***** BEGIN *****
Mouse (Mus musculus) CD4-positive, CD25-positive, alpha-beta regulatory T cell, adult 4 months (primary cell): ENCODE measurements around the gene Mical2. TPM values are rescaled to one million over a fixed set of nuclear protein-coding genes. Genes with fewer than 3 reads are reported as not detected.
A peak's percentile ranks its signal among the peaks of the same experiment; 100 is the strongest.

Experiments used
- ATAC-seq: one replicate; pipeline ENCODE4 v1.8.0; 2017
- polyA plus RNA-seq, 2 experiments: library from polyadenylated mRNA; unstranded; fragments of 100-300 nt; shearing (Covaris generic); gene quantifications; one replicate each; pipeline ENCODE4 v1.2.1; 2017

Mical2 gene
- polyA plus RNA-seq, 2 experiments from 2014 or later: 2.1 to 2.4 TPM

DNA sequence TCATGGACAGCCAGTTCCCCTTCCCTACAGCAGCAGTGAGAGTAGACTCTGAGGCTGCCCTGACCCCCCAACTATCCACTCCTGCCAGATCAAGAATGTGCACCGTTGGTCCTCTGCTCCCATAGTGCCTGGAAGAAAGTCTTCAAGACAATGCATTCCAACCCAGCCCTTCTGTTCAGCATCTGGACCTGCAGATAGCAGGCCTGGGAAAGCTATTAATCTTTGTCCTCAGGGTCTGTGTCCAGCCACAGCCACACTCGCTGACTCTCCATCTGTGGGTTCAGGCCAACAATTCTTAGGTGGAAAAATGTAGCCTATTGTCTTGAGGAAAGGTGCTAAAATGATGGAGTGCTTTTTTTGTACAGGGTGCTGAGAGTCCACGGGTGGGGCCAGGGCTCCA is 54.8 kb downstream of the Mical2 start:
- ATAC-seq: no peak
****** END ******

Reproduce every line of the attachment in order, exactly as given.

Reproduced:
Mouse (Mus musculus) CD4-positive, CD25-positive, alpha-beta regulatory T cell, adult 4 months (primary cell): ENCODE measurements around the gene Mical2. TPM values are rescaled to one million over a fixed set of nuclear protein-coding genes. Genes with fewer than 3 reads are reported as not detected.
A peak's percentile ranks its signal among the peaks of the same experiment; 100 is the strongest.

Experiments used
- ATAC-seq: one replicate; pipeline ENCODE4 v1.8.0; 2017
- polyA plus RNA-seq, 2 experiments: library from polyadenylated mRNA; unstranded; fragments of 100-300 nt; shearing (Covaris generic); gene quantifications; one replicate each; pipeline ENCODE4 v1.2.1; 2017

Mical2 gene
- polyA plus RNA-seq, 2 experiments from 2014 or later: 2.1 to 2.4 TPM

DNA sequence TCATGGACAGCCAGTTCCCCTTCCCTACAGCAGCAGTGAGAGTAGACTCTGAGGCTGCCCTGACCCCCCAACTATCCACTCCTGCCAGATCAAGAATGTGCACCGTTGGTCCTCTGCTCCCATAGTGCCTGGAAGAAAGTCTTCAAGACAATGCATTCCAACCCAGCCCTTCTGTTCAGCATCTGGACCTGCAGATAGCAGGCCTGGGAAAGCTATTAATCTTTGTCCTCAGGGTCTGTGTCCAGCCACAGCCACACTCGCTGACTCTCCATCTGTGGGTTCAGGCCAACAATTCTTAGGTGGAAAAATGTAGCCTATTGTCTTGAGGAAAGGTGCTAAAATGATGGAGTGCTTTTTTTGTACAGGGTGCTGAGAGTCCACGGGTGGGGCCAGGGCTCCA is 54.8 kb downstream of the Mical2 start:
- ATAC-seq: no peak